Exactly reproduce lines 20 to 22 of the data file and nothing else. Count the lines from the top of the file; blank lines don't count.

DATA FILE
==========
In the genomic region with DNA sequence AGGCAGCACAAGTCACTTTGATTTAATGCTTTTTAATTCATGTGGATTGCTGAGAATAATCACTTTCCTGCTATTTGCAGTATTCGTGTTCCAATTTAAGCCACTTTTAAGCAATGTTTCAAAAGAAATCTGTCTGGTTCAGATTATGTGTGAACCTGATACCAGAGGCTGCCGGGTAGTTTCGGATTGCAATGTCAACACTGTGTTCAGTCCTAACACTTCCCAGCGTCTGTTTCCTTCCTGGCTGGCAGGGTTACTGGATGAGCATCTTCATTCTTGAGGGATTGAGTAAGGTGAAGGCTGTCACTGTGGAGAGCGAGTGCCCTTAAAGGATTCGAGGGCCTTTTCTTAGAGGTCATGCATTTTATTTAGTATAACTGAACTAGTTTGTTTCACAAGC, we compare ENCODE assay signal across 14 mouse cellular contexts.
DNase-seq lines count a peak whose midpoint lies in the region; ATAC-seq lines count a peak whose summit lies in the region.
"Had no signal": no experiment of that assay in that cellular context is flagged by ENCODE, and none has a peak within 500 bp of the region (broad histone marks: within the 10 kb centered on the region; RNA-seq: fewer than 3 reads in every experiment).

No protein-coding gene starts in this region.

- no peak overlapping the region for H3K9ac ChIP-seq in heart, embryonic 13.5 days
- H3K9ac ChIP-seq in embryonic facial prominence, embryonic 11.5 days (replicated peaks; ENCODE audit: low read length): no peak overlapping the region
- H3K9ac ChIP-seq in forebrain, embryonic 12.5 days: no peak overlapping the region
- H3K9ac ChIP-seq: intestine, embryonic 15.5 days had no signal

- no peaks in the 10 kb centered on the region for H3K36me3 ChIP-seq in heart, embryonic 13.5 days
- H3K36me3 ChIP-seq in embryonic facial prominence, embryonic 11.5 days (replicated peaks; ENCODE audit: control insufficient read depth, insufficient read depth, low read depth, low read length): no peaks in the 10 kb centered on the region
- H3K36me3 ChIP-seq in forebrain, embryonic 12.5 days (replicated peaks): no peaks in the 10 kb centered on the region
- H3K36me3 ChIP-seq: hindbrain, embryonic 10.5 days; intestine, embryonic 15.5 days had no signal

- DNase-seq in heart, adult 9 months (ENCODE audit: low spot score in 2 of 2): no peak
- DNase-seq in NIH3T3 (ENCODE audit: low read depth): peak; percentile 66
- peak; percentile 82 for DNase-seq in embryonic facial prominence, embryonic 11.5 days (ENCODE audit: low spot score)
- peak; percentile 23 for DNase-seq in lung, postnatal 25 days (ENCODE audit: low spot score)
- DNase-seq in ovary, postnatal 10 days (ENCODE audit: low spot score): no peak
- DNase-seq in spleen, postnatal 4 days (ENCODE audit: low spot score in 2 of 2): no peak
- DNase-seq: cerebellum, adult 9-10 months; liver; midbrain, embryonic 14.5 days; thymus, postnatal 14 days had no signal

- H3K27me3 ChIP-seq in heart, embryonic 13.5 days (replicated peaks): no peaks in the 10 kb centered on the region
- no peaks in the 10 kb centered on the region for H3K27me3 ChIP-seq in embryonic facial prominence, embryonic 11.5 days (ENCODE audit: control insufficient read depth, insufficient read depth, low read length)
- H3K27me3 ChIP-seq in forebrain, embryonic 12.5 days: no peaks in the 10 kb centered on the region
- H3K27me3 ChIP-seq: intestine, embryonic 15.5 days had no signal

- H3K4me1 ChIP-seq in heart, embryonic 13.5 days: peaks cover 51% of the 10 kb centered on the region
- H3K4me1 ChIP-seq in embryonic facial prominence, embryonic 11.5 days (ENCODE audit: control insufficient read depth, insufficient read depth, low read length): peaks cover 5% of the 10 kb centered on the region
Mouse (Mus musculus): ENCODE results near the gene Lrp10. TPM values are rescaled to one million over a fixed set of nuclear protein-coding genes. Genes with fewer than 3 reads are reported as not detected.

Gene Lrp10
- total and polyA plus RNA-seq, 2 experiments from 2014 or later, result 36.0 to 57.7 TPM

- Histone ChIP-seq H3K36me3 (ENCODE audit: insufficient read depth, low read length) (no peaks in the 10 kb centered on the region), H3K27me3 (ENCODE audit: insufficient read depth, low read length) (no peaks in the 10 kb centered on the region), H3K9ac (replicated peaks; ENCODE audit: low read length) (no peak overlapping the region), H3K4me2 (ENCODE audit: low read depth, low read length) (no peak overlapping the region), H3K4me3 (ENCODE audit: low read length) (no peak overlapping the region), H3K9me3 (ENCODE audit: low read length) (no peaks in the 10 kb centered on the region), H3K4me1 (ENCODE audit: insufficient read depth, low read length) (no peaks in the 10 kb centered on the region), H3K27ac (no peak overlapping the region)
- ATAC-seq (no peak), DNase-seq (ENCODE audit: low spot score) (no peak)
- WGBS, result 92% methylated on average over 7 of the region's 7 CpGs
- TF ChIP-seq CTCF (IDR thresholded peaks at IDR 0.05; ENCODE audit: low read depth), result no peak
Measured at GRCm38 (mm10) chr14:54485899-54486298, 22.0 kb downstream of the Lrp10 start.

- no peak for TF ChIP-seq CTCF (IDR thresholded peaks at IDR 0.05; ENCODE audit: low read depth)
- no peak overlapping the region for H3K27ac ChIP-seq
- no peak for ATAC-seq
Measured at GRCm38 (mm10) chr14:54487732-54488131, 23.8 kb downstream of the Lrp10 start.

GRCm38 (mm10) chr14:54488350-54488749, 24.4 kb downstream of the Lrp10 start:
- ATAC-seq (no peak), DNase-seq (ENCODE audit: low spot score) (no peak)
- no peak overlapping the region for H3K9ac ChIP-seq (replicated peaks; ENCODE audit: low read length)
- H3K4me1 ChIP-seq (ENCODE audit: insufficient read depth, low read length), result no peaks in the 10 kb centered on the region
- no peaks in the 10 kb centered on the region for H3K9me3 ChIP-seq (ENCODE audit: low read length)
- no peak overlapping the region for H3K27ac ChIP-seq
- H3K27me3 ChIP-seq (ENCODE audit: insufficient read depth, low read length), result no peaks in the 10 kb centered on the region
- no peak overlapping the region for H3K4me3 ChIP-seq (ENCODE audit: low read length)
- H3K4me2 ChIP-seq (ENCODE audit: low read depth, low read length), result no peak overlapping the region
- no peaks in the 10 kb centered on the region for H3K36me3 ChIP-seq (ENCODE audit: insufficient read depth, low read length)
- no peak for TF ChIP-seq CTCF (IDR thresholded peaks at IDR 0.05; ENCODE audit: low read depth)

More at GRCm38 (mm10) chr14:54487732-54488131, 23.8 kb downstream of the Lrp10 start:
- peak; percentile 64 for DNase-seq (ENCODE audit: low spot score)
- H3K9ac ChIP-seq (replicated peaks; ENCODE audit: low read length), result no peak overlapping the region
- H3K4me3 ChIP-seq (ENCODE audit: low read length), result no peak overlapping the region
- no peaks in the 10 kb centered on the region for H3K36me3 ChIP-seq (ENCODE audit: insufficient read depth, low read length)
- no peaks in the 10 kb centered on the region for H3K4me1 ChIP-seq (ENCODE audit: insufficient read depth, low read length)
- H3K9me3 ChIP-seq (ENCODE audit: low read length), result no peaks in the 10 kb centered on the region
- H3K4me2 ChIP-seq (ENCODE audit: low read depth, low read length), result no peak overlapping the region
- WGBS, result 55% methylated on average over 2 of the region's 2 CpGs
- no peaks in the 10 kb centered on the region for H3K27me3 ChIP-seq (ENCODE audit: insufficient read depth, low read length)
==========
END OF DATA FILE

- H3K27me3 ChIP-seq in heart, embryonic 13.5 days (replicated peaks): no peaks in the 10 kb centered on the region
- no peaks in the 10 kb centered on the region for H3K27me3 ChIP-seq in embryonic facial prominence, embryonic 11.5 days (ENCODE audit: control insufficient read depth, insufficient read depth, low read length)
- H3K27me3 ChIP-seq in forebrain, embryonic 12.5 days: no peaks in the 10 kb centered on the region